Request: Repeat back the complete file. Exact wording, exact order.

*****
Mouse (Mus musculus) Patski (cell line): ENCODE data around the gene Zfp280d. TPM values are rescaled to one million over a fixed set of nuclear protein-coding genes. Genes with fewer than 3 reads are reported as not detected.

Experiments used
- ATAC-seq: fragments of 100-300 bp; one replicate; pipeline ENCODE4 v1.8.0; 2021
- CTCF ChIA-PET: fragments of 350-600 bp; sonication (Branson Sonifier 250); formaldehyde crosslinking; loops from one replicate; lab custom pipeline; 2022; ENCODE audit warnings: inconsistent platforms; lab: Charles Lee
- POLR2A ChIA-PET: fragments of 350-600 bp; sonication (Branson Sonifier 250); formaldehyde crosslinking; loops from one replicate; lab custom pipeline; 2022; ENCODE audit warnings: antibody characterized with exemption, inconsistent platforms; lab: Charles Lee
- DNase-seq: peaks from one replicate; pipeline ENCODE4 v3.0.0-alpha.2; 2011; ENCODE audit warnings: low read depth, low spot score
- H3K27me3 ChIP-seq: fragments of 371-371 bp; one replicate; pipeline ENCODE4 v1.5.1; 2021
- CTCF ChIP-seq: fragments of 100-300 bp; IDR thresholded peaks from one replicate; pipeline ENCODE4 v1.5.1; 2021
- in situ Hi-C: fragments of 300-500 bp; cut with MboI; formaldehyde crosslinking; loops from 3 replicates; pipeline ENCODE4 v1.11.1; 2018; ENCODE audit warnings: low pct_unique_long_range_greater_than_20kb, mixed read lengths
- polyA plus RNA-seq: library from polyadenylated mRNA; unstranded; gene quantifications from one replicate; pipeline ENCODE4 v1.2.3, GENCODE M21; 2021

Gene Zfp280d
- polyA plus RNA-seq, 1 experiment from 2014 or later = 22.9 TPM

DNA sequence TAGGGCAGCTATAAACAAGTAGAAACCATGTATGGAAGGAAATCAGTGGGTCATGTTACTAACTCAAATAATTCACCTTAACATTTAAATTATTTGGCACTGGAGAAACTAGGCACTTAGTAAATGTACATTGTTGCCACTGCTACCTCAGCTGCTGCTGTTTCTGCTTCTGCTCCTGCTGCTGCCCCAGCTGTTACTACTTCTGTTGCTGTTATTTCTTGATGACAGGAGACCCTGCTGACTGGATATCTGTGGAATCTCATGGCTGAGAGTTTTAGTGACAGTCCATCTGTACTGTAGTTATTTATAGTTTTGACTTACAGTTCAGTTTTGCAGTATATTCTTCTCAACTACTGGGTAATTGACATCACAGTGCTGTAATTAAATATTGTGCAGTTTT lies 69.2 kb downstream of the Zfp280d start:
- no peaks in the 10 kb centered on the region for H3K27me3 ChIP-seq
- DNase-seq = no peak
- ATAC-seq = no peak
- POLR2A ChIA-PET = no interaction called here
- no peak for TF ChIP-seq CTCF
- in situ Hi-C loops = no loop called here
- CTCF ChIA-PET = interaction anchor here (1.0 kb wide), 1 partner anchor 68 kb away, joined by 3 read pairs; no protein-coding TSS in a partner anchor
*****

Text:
Mouse (Mus musculus) Patski (cell line): ENCODE data around the gene Zfp280d. TPM values are rescaled to one million over a fixed set of nuclear protein-coding genes. Genes with fewer than 3 reads are reported as not detected.

Experiments used
- ATAC-seq: fragments of 100-300 bp; one replicate; pipeline ENCODE4 v1.8.0; 2021
- CTCF ChIA-PET: fragments of 350-600 bp; sonication (Branson Sonifier 250); formaldehyde crosslinking; loops from one replicate; lab custom pipeline; 2022; ENCODE audit warnings: inconsistent platforms; lab: Charles Lee
- POLR2A ChIA-PET: fragments of 350-600 bp; sonication (Branson Sonifier 250); formaldehyde crosslinking; loops from one replicate; lab custom pipeline; 2022; ENCODE audit warnings: antibody characterized with exemption, inconsistent platforms; lab: Charles Lee
- DNase-seq: peaks from one replicate; pipeline ENCODE4 v3.0.0-alpha.2; 2011; ENCODE audit warnings: low read depth, low spot score
- H3K27me3 ChIP-seq: fragments of 371-371 bp; one replicate; pipeline ENCODE4 v1.5.1; 2021
- CTCF ChIP-seq: fragments of 100-300 bp; IDR thresholded peaks from one replicate; pipeline ENCODE4 v1.5.1; 2021
- in situ Hi-C: fragments of 300-500 bp; cut with MboI; formaldehyde crosslinking; loops from 3 replicates; pipeline ENCODE4 v1.11.1; 2018; ENCODE audit warnings: low pct_unique_long_range_greater_than_20kb, mixed read lengths
- polyA plus RNA-seq: library from polyadenylated mRNA; unstranded; gene quantifications from one replicate; pipeline ENCODE4 v1.2.3, GENCODE M21; 2021

Gene Zfp280d
- polyA plus RNA-seq, 1 experiment from 2014 or later = 22.9 TPM

DNA sequence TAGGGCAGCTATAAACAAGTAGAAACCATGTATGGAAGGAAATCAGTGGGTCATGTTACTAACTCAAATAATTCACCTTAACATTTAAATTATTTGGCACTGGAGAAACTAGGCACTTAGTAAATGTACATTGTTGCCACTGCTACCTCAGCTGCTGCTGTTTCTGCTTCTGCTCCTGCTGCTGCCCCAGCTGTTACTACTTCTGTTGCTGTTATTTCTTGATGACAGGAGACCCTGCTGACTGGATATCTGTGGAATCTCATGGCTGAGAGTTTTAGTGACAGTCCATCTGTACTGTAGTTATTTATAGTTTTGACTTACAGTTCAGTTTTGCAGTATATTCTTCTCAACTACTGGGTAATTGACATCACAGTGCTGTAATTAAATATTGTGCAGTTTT lies 69.2 kb downstream of the Zfp280d start:
- no peaks in the 10 kb centered on the region for H3K27me3 ChIP-seq
- DNase-seq = no peak
- ATAC-seq = no peak
- POLR2A ChIA-PET = no interaction called here
- no peak for TF ChIP-seq CTCF
- in situ Hi-C loops = no loop called here
- CTCF ChIA-PET = interaction anchor here (1.0 kb wide), 1 partner anchor 68 kb away, joined by 3 read pairs; no protein-coding TSS in a partner anchor